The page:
Today (after my enjoyable bike/train/bus commute and some sit-on-my-can meetings) I slipped quietly out of work and drifted over to a fast food place. Early lunch, it isn’t too noisy and they keep the muzak to a minimum. I sat down and ate lunch while reading my prior efforts on my tinytop, then easily slid back into the story line. This was enjoyable. It’s the way writing should be. Even in a noisy plastic environment I sipped my coke and wrote. I was like a shopper in a market, picking out the words and phrases that were the most clever, the least stale. I really felt good about writing (and smiled all the way back to the office).

So now it’s last afternoon and I’m sitting here after a long day. I’ve got a couple of windbags yacking seven feet from my desk. I’ve been data-harvesting all afternoon and suffered a tedious staff meeting. Now my energy is low. I’m sipping stone-dead coffee and thinking that I’ve got a DOG EAR to get out tomorrow and I need to come up with something. I can’t seem to think straight.

But three hours ago, I was writing like a concert pianist. Now I’m like a gorilla with a suitcase.

So which is the sign of the better writer?

I considered this as a started writing this email home (which, by tomorrow, will be a blog entry). I thought about the difference in effort writing can take; spring-day-in-the-garden writing (which we dream of) as opposed to 2-am-before-the-deadline writing (that we are forced into). And if you are going to be a versatile writer, one that can work with editors under pressure and come up with solid skillful writing, you’re going to have to learn to get yourself moving when your energy levels are low and your enthusiasm is as slimy and cold as a garden slug. The interesting thing is, as I write this, I don’t hear the conversation much at all. The words are coming easier. And I’m back in my groove.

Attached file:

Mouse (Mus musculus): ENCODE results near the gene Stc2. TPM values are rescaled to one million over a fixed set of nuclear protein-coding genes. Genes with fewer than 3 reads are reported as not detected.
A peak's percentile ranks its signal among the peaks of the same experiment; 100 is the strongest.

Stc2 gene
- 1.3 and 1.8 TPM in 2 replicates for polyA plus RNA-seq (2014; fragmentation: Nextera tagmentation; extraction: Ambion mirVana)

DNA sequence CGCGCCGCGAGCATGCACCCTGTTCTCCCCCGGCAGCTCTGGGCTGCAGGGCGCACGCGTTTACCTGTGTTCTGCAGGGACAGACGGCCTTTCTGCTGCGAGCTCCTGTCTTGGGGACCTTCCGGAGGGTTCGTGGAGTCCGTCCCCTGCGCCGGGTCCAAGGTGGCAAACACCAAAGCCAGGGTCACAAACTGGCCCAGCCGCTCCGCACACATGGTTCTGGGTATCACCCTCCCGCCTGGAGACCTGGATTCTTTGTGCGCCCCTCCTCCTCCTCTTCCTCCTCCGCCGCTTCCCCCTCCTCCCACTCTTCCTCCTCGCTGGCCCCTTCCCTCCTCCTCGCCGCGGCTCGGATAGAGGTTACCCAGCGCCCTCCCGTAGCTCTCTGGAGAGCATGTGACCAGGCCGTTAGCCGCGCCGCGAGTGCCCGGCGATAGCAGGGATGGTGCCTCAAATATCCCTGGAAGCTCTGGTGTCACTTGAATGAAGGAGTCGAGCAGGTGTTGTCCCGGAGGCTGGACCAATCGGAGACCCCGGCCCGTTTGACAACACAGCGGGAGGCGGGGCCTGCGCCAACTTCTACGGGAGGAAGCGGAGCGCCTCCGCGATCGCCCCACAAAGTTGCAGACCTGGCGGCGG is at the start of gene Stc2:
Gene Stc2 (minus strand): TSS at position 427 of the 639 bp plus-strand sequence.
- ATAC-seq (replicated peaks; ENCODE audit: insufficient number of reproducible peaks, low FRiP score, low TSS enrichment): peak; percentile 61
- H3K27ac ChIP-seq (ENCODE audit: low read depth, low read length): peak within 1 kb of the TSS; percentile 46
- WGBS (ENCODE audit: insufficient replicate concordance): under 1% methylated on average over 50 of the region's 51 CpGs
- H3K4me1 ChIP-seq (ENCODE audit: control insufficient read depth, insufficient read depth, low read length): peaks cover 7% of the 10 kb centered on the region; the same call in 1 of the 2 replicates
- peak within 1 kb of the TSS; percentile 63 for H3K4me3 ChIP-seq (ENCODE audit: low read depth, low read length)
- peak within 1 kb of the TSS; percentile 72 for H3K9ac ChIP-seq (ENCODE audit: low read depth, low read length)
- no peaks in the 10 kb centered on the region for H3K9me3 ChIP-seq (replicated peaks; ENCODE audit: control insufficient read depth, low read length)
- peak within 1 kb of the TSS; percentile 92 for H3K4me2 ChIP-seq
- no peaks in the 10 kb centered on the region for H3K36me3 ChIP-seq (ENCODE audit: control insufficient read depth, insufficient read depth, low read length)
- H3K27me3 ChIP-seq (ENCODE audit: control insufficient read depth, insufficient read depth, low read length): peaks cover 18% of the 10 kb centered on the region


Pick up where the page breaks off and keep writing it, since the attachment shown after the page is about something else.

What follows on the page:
So keep this in mind – you need to be able to write when you need to, not when you want to, if you are going to produce professional prose.

Now if I could only get myself enthused to go back to work.

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Stories (DOG EAR) PDF Print E-mail
Written by Administrator   
Thursday, 03 May 2018 17:04

love stories. Stories determine our past, present and future. The world is a web of stories.

So there I am on a sleepy suburban rail platform (story) with my Brompton folding bike (ongoing story) with my NYC subway map t-shirt (old story).

To this story, let’s add the Sunrail ambassador and make a new story.

She’s the lady who helps you to buy your tickets and not tumble onto the tracks (explanative story). And she’s crazy and vibrant and more animated than a Disney flick (background story). So she comes over and points to a spot on my chest-map, up about Lexington Ave, maybe towards Queens. And that, she tells me, is where she was born.

Years back, her mom was out shopping and was coming home on the subway and her water broke. Somehow she got word to her husband that their daughter was on the way. She made it to the hospital, met her husband in the hall, and suddenly our feisty, two-fisted, can-do, no nonsense Sunrail ambassador was pushing into the world. Out popped her little pink head. Her dad (a man I want at my back in a crisis) caught her as she ejected, right there in the hospital hall.

I mean, blood on the linoleum, a spool of umbilical cord and then the cry of a new life. What a story.

That’s why I like riding the train. I talked to another ambassador about her purse collection. And the bus-link driver about recently snagging a winning lottery ticket.  I even had someone on the bus tell me that a friend of hers was bitten by a rattlesnake, incurred $25,000 dollars of medical bills but her insurance claim was denied as an “Act of God”.

That’s why I’m perplexed by all the phone users I see. Nothing can compete with talking with other people. The stories you get might be long-winded or boring, but they could be crazy and unique and special. And I’m willing to take that chance.

Just say hello. Then listen.

>>>AND IF YOU WANT A REALLY GOOD STORY, BUY ONE OF MINE. THIS LINK WILL TAKE YOU TO MY AMAZON GIFT SHOP<<<